On March 14, 2011, the Advanced Spaceborne Thermal Emission and Reflection Radiometer (ASTER) instrument on NASA's Terra spacecraft captured an image of the northeastern Japan coastal cities of Ofunato and Kesennuma, about 90 kilometers (55 miles) northeast of Sendai. This region was significantly affected by the tsunami that followed the March 11, 2011, magnitude 9.0 earthquake centered offshore about 130 kilometers (80 miles) east of Sendai.
This before-and-after image pair reveals changes to the landscape that are likely due to the effects of the tsunami. The new image is on the left. The image on the right was acquired in August 2008. Areas covered by vegetation are shown in red, while cities and unvegetated areas are shown in shades of blue-gray.
When compared closely, vegetation is no longer present in many coastal areas in the new image, particularly around Kesennuma, a city of about 73,000. The population of Ofunato is about 42,000. These changes are most likely due to the effects of the tsunami.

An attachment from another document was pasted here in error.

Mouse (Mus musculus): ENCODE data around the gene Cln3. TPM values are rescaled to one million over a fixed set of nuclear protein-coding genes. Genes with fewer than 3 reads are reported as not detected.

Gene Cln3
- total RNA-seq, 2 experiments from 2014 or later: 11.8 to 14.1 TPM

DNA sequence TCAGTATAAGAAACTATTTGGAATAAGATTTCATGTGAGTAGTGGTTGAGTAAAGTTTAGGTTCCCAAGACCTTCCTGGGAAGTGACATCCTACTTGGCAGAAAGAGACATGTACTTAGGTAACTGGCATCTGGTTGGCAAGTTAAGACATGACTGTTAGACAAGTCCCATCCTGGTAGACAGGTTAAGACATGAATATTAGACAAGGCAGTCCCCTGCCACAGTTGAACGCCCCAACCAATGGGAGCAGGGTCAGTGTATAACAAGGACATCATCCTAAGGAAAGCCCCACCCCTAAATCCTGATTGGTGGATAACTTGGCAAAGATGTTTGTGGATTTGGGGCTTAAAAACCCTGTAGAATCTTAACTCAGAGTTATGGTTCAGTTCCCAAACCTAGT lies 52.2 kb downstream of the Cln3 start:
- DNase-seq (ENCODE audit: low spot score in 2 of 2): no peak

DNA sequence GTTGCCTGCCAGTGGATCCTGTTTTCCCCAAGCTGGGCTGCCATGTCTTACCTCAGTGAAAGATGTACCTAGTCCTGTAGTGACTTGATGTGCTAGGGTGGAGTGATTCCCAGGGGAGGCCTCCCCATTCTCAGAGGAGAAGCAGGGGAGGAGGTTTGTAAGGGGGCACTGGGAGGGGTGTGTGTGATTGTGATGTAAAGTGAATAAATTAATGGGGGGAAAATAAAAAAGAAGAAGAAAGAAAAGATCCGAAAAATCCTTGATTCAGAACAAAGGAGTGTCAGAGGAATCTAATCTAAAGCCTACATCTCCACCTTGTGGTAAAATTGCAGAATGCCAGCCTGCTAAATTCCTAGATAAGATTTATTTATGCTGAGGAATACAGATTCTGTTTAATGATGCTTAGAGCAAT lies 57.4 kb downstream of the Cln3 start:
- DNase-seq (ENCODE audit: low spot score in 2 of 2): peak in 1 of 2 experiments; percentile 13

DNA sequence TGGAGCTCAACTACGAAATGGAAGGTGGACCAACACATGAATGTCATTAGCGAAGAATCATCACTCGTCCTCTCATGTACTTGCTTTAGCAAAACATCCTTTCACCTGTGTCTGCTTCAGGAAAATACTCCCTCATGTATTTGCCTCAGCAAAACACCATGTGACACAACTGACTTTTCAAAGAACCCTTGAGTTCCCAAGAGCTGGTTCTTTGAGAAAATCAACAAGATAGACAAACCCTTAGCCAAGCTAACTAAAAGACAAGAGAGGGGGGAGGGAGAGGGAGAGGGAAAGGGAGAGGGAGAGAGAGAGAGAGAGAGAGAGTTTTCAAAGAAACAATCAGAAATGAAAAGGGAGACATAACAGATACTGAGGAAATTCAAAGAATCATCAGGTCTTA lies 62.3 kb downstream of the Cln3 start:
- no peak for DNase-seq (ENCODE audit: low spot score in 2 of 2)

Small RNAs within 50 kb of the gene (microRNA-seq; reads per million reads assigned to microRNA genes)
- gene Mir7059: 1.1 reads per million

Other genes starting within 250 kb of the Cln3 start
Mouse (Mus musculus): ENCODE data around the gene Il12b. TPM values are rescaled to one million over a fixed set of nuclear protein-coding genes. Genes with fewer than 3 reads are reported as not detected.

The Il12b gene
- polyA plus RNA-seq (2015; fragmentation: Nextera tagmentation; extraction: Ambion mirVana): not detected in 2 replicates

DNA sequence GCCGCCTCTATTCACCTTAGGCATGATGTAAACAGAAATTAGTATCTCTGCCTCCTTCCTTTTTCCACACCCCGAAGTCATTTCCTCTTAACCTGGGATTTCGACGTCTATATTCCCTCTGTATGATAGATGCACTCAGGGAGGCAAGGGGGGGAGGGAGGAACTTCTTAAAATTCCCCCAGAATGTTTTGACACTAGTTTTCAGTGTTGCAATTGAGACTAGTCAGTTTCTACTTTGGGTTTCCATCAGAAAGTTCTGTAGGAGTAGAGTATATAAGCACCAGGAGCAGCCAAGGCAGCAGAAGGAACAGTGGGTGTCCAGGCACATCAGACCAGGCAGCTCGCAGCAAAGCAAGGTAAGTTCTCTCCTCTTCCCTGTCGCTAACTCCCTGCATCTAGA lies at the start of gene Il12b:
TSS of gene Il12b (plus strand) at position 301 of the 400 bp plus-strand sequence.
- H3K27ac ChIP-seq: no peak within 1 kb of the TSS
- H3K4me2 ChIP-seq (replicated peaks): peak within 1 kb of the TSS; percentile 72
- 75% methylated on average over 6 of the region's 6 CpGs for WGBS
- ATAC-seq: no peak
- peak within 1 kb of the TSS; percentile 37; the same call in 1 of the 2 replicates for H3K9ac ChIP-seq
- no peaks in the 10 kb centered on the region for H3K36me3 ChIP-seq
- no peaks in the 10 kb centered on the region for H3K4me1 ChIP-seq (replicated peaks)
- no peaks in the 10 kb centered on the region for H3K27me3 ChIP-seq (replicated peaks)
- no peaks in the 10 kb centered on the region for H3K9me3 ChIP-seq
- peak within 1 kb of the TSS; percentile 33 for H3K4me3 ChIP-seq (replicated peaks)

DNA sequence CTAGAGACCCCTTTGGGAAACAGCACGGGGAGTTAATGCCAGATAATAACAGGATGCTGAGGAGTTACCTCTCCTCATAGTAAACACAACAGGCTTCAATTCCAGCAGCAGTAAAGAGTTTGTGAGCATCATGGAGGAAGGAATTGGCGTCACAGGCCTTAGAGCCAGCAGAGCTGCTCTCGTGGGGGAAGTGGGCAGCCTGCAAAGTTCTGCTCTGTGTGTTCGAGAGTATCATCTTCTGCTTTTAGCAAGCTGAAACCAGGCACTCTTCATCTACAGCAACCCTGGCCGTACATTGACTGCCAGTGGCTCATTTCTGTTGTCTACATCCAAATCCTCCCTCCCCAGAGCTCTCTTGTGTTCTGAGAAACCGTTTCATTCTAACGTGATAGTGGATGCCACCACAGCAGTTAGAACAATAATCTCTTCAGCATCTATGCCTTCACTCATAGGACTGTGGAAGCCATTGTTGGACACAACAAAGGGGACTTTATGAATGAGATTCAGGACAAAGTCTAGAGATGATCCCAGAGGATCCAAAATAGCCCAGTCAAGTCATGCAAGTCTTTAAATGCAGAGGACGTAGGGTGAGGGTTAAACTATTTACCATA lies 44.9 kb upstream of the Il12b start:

The images are located at 39.4 degrees north latitude, 141.9 degrees east longitude, and cover an area of 28 by 46 kilometers (17 by 27 miles).
With its 14 spectral bands from the visible to the thermal infrared wavelength region and its high spatial resolution of 15 to 90 meters (about 50 to 300 feet), ASTER images Earth to map and monitor the changing surface of our planet. ASTER is one of five Earth-observing instruments launched Dec. 18, 1999, on Terra. The instrument was built by Japan's Ministry of Economy, Trade and Industry. A joint U.S./Japan science team is responsible for validation and calibration of the instrument and data products.
The broad spectral coverage and high spectral resolution of ASTER provides scientists in numerous disciplines with critical information for surface mapping and monitoring of dynamic conditions and temporal change. Example applications are: monitoring glacial advances and retreats; monitoring potentially active volcanoes; identifying crop stress; determining cloud morphology and physical properties; wetlands evaluation; thermal pollution monitoring; coral reef degradation; surface temperature mapping of soils and geology; and measuring surface heat balance.
The U.S. science team is located at NASA's Jet Propulsion Laboratory, Pasadena, Calif. The Terra mission is part of NASA's Science Mission Directorate, Washington, D.C.
More information about ASTER is available at http://asterweb.jpl.nasa.gov/.